Property News, Insights & Education

    RBA Cash Rate Hike: Impact on Investors and Australian Property Market

    Going back 6 months, even 3 months, I’d have rated the chances of a rate rise at 50% … or less. 


    But this week the RBA did the unthinkable … and hiked them again. 


    New Governor of the RBA Michele Bullock has started her term with a bang, after stating in October that ”The Board will not hesitate to raise the cash rate further if there is a material upward revision to the outlook for inflation”.


    But what does it really mean for investors?


    Frankly, it’s not something we’re worried about at all. 


    As far as we’re concerned, the fundamentals haven’t changed one bit. 


    Supply is still in crisis mode because we’re not building anywhere near enough houses. 


    The numbers from the ABS suggest Australia is already 100,230 houses undersupplied today. 

    And we’re adding 454,361 a year to the population, which is the population of Canberra and Darwin combined. 


    Imagine building a new Canberra and Darwin every year and you can see how dire the situation is. 


    See why house prices are almost guaranteed to continue to surge, and why even interest rate rises can’t stop them.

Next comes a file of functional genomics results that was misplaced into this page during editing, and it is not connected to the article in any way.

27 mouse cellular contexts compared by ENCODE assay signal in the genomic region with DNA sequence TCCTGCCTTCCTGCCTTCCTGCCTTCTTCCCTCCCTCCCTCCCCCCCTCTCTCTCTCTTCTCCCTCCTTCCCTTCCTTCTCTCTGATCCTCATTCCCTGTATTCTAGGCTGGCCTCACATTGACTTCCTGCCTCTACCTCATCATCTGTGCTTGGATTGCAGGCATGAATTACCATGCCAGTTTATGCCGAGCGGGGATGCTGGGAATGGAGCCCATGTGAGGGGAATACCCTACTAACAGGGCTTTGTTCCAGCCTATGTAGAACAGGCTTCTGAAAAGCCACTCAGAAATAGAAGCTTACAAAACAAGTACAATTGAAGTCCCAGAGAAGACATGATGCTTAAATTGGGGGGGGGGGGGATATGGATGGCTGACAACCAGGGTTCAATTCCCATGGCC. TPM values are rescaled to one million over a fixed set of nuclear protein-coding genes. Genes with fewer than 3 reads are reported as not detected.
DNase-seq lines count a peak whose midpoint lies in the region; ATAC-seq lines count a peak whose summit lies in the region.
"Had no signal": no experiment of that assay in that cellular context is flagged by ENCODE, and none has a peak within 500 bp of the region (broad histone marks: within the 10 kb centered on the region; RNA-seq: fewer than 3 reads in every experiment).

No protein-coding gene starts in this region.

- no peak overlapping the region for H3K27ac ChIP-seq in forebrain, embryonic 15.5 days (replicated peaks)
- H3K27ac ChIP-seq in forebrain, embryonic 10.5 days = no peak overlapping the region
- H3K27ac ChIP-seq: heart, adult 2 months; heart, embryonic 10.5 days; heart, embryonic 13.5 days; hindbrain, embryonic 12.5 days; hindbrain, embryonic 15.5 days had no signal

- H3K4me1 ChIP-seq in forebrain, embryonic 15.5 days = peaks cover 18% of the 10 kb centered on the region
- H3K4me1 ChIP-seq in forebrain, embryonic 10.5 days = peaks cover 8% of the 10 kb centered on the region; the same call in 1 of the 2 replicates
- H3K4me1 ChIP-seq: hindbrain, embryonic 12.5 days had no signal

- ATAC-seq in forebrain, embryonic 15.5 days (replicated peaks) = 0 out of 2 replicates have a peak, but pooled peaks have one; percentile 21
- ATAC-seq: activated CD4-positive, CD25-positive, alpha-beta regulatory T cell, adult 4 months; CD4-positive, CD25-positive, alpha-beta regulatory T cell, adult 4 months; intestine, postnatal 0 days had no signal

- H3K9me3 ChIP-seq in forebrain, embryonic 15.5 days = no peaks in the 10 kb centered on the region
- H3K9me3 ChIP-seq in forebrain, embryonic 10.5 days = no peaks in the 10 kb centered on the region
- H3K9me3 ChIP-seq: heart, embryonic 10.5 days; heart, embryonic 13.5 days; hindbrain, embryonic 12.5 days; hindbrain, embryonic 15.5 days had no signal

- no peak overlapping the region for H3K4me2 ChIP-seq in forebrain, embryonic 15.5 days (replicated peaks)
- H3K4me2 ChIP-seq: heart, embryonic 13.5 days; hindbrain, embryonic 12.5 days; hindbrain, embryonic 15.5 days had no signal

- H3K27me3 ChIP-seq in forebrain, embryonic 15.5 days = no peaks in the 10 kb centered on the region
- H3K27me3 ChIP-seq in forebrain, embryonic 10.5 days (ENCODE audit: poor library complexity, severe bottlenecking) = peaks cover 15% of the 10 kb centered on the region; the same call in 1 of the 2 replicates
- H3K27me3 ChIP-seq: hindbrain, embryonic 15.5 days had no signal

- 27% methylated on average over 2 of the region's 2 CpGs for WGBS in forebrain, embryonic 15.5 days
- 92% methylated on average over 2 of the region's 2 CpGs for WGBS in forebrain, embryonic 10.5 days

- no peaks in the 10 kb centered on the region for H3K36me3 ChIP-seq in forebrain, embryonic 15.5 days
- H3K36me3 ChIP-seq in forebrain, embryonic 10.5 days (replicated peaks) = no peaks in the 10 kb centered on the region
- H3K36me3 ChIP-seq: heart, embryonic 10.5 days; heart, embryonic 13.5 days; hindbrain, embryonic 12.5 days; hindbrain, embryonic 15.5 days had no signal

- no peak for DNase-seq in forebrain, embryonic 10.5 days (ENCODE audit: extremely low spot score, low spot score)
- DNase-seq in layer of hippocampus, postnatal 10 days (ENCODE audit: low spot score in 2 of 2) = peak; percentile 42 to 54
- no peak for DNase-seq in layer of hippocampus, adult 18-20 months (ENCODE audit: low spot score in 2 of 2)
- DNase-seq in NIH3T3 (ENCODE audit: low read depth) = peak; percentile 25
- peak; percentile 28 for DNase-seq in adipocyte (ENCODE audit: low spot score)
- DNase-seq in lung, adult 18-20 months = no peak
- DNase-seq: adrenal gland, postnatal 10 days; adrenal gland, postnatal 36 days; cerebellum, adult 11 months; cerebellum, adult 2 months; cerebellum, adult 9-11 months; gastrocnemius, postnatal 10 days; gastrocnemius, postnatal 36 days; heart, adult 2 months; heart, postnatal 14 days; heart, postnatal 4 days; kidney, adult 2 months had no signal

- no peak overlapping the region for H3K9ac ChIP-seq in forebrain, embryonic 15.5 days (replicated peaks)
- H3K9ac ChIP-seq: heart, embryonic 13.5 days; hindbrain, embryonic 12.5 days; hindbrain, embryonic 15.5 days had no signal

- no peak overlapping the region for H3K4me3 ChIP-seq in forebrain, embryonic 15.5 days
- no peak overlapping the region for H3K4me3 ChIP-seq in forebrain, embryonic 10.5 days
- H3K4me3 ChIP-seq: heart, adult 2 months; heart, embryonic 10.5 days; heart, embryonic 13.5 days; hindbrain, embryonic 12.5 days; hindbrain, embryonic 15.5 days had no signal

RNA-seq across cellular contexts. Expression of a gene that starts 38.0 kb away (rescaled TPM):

Of course, the lessons from recent history confirm this. 


    12 rate hikes in 14 months didn’t even hurt the market. 


    By the time the 14th rise was in … the market had rebounded even higher than when it started. 


    So I hardly expect the 15th rise to have any impact whatsoever. 


    But won’t investing get more expensive?


    Yes, the expenses of investing will be higher after November’s rate rise. 


    However, it’s just part of a bigger picture. 


    All our investments are positively geared, so there’s a buffer to begin with. 


    And rents are continuing to climb higher which should easily offset this rise. 


    Plus, even more importantly, this is only temporary. 


    A recent survey by the Australian Financial Review of leading economists suggests rates will fall within 9 months. And I predict it could be on the early side. 


    When this happens, your repayments will fall and your rents will continue to rise. 


    Every time I talk to people about investing, someone is worried about interest rates. 


    And this article should put it into perspective, and get you back to the bigger picture where the upside potential makes any rate increase quite minor.